Rod and I played together as a duo at small venues in the middle seventies before Lindisfarne reformed. We made a television arts programme called Come In If You Can Get In for Tyne Tees, featuring some blues and Woody Guthrie songs. Rod and I also performed a cameo set during Lindisfarne concerts at Newcastle City Hall as part of the Christmas show, so much fantasy but actual.


FROM MR INBETWEEN:
A second question, if I may.....

"C'mon Everybody" received a mixed reaction on its release, and continues to do so on this site. One reviewer at the time asked if it marked 'Lindisfarne's zenith or nadir?'. Personally, I love the album. It claimed a new fan recently when my 81-year old mother heard it. It cheered her up, she said. Make of that what you will!

Anyway, was it as much fun to do as the recording and subsequent tour seemed to convey? How did the idea come about, and how did you select the songs?

We were approached by Stylus Records to do a double album that was to be heavily promoted on television as a party album, along similar lines to the K Tel records model. It had always been an ambition of ours to record an album that people could dance along with. Lindisfarne music was not something that was played in a disco very often, so this seemed a good opportunity to realise one of our ambitions. †We were asked to choose songs which we grew up with and compiled a list of the best to record. †It was great fun doing the various tracks on the list and segueing them into each other for continuous play. †We tried to get as close to the original versions as possible on some tracks, but also used our imagination to try and improve some of the arrangements using our own style. †The packaging and marketing of the album left a lot to be desired and although the music I felt was good it didnít go down well with certain sections of our fans when we played some of it live. †Eventually we gave up promoting the whole thing after one tour.

Lastly, what was the thinking behind re-recording Lindisfarne classics for side 4 (in LP terms) rather than making an album completely of r&r covers?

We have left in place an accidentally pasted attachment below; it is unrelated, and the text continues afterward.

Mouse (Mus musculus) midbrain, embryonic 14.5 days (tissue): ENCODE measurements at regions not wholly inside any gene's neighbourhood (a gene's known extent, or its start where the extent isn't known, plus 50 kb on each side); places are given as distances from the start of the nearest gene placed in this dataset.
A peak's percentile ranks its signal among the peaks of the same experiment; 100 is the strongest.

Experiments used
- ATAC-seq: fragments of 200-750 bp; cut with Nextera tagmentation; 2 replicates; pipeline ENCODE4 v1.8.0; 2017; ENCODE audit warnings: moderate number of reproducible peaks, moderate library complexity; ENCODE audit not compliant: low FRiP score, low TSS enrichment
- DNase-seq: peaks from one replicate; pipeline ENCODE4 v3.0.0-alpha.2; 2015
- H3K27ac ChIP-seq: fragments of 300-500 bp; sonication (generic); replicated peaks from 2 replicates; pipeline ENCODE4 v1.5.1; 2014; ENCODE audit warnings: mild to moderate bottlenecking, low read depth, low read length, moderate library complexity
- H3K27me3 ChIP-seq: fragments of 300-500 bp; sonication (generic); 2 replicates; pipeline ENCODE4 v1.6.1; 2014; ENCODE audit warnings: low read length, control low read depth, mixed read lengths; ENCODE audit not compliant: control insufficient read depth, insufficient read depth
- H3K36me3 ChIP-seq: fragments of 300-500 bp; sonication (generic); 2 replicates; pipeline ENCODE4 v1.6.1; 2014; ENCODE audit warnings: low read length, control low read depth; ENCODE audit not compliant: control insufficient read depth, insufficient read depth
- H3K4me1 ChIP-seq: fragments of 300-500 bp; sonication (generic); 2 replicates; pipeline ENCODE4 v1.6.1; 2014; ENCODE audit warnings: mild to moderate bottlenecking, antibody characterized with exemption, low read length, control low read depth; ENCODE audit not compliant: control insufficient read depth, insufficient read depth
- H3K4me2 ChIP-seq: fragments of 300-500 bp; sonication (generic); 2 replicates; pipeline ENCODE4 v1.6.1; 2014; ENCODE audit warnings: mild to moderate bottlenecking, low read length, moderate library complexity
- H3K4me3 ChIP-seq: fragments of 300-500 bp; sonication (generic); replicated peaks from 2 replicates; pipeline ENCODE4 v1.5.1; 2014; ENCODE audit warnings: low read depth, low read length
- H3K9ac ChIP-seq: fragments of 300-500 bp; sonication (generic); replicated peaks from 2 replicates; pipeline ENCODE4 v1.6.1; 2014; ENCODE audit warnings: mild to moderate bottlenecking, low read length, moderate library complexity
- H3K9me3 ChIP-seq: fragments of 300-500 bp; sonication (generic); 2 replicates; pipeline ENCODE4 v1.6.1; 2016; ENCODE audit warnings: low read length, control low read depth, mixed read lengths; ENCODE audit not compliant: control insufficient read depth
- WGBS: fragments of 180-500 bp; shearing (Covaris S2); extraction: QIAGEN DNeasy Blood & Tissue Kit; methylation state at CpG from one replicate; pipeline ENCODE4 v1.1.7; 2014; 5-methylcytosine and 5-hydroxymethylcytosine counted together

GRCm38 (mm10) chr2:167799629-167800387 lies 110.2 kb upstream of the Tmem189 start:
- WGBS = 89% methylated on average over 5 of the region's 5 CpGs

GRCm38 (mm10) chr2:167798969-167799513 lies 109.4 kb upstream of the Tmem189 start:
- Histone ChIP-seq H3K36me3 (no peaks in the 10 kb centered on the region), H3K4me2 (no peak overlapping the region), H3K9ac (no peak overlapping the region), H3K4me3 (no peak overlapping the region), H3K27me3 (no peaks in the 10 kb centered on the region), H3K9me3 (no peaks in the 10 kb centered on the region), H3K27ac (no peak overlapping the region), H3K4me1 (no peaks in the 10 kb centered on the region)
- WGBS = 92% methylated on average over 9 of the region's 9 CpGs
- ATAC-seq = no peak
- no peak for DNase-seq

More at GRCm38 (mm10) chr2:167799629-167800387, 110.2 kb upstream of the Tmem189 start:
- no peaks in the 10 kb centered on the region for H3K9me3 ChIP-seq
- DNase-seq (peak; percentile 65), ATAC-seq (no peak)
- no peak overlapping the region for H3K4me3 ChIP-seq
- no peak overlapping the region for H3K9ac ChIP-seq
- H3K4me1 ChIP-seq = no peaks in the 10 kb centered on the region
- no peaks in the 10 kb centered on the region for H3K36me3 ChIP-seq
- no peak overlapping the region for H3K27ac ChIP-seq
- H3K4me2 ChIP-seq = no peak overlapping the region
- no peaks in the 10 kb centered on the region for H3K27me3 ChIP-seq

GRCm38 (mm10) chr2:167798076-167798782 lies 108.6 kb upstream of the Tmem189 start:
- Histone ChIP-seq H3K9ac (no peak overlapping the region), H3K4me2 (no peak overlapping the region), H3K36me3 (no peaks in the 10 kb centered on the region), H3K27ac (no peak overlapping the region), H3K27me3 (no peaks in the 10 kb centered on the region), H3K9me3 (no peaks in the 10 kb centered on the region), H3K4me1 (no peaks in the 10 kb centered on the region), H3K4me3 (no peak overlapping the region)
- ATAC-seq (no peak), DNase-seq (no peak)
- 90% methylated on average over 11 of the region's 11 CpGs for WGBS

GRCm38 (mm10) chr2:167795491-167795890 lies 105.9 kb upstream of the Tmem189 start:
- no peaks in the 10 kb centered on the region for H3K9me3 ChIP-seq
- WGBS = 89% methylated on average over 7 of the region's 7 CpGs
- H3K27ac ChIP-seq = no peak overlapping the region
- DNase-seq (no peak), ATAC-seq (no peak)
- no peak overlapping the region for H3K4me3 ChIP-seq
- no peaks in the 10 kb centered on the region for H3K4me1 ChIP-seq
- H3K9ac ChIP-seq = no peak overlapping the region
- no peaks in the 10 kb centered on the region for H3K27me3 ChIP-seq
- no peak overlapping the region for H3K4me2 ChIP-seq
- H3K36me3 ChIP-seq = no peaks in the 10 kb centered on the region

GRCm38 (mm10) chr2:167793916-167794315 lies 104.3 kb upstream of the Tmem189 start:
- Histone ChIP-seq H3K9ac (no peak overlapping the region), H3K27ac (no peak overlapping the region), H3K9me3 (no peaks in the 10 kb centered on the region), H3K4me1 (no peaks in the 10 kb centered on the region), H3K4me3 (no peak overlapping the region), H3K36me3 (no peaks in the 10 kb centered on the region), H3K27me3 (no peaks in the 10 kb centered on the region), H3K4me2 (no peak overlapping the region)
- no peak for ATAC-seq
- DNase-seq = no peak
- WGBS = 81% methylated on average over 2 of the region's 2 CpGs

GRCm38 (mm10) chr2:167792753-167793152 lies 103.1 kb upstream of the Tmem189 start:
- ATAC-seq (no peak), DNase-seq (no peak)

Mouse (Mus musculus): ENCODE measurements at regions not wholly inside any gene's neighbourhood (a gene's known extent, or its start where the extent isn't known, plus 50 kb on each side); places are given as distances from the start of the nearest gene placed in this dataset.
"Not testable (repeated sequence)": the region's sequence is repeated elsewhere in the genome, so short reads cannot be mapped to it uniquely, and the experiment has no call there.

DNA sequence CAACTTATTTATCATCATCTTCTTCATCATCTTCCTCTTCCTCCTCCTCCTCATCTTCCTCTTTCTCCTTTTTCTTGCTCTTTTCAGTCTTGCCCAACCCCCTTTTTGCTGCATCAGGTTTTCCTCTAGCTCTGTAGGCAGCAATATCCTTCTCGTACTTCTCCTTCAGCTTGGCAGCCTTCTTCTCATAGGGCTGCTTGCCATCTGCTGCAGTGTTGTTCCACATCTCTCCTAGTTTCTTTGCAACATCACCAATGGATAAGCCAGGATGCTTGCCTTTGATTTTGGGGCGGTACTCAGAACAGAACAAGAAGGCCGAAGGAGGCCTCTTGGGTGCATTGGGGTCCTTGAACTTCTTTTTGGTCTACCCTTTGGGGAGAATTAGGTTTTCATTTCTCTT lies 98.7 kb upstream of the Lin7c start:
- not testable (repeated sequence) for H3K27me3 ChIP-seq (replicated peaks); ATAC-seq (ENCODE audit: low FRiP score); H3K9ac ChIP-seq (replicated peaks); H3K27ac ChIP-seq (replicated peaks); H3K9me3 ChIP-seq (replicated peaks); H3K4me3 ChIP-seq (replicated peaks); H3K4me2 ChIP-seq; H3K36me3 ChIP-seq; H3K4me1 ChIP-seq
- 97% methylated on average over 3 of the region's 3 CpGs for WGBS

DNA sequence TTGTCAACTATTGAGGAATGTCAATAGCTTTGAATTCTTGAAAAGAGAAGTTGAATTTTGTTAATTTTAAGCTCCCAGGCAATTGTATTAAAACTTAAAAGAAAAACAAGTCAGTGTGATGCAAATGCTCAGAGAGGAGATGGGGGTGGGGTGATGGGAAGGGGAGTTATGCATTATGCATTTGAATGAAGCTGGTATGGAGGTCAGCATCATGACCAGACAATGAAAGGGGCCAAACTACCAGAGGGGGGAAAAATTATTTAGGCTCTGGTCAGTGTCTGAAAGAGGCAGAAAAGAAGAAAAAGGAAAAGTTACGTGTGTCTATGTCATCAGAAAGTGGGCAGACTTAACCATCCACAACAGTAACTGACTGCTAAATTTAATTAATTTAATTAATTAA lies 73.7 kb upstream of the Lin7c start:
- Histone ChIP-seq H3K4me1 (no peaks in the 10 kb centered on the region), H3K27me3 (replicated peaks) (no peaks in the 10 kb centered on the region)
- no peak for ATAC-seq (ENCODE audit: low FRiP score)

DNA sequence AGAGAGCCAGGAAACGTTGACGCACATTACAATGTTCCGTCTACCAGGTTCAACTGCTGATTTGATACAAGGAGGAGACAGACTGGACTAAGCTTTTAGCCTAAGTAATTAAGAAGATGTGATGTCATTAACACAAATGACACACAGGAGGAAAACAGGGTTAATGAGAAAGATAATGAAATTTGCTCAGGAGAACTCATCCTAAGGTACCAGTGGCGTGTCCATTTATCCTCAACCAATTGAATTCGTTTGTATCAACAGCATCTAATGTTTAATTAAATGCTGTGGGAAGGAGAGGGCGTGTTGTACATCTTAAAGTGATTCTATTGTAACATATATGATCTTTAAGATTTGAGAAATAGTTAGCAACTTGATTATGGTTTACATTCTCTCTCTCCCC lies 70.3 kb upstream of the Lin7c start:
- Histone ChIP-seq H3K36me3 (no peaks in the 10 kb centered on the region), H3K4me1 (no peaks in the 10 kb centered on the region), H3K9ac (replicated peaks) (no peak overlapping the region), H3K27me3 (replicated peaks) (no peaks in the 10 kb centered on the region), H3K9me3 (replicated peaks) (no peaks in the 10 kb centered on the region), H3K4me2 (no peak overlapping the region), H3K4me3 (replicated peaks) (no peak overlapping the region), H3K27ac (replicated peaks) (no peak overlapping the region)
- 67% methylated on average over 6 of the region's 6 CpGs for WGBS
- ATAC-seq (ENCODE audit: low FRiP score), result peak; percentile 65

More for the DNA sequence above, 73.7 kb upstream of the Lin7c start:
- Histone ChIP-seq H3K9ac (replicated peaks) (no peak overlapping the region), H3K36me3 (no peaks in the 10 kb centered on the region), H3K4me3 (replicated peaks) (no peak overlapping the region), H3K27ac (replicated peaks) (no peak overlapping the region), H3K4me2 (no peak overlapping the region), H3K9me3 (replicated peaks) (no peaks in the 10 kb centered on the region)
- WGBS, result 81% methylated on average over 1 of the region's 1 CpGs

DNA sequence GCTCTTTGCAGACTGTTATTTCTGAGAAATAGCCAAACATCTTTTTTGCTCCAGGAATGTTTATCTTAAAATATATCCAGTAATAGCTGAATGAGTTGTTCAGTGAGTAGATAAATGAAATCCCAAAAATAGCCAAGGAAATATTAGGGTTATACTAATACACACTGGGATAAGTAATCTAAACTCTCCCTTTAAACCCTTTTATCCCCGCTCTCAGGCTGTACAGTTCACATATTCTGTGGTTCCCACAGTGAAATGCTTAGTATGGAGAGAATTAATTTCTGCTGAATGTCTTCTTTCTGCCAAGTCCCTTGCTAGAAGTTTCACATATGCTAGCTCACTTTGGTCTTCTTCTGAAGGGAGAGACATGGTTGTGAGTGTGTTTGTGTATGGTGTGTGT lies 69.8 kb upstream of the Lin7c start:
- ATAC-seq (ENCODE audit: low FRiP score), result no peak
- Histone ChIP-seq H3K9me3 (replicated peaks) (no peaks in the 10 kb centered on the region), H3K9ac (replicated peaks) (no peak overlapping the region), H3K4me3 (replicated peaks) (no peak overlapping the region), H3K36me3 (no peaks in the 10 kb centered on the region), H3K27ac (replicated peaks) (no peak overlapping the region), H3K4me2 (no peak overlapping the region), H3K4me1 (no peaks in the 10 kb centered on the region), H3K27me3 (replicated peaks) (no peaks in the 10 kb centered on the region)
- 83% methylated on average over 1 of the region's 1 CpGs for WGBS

Many thanks.

As it happened, the re record restrictions on our back catalogue had expired and we devoted one side of the album to our old hits to help produce royalties for the writers in the band.


Last edited by Bob on Sat May 16, 2009 2:39 pm; edited 4 times in total
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Mr Inbetween



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PostPosted: Wed Apr 15, 2009 7:11 am    Post subject: Reply with quote

Fabulous. Many thanks for the full and interesting replies. Good luck with the spring tour, and I look forward to seeing the band in the UK autumn-time.
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Craig Johnson



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PostPosted: Wed Apr 15, 2009 12:36 pm    Post subject: Reply with quote

Second that! Pleased to hear his thoughts on Evening and The News as a whole, it's always been on of me favourites. Roll on the Autumn!!
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Barry-USA



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PostPosted: Wed Apr 15, 2009 4:41 pm    Post subject: Reply with quote

Bob & Ray:

Bob, thanks for bringing us Mr. Jackson's insights and candor
Ray, thanks for taking the time to answer everyone's questions. Brilliant!
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Kevin



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PostPosted: Thu Apr 16, 2009 6:11 am    Post subject: Reply with quote

Yes, cheers Ray!  Sorry about the awkward question which was suitable only to be asked in Parliament Square!
I didn't know about Rod and Jacka duetting in the mid 1970's.  Wow - I would pay good money to see that repeated.  They perfromed some amazing cameo's together on-stage with Lindisfarne and Jacka always sang and interpreted Rod's excellent songs so brilliantly.  The Gathering do a great live version of 'Road to Kingdom Come'
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Derek



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PostPosted: Thu Apr 16, 2009 10:53 pm    Post subject: Reply with quote

Cheers Ray- that was a fascinating read. Interested about Steve Lipson's input- certainly "Winning The Game", "Nights" and "Sunderland Boys"  are among my favourites.

I agree "Evening" is a really good song and the harmonica makes it perfect.  Another great harmonica solo is on "Solo Again" from your solo album, a song I think written by ex-Harcourt Heroes members ?

Will clear November in my diary for the Gathering tour!

Thanks again and best wishes for Germany,
Derek.
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Michael



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PostPosted: Fri Apr 17, 2009 11:54 am    Post subject: Reply with quote

Thanks, Ray!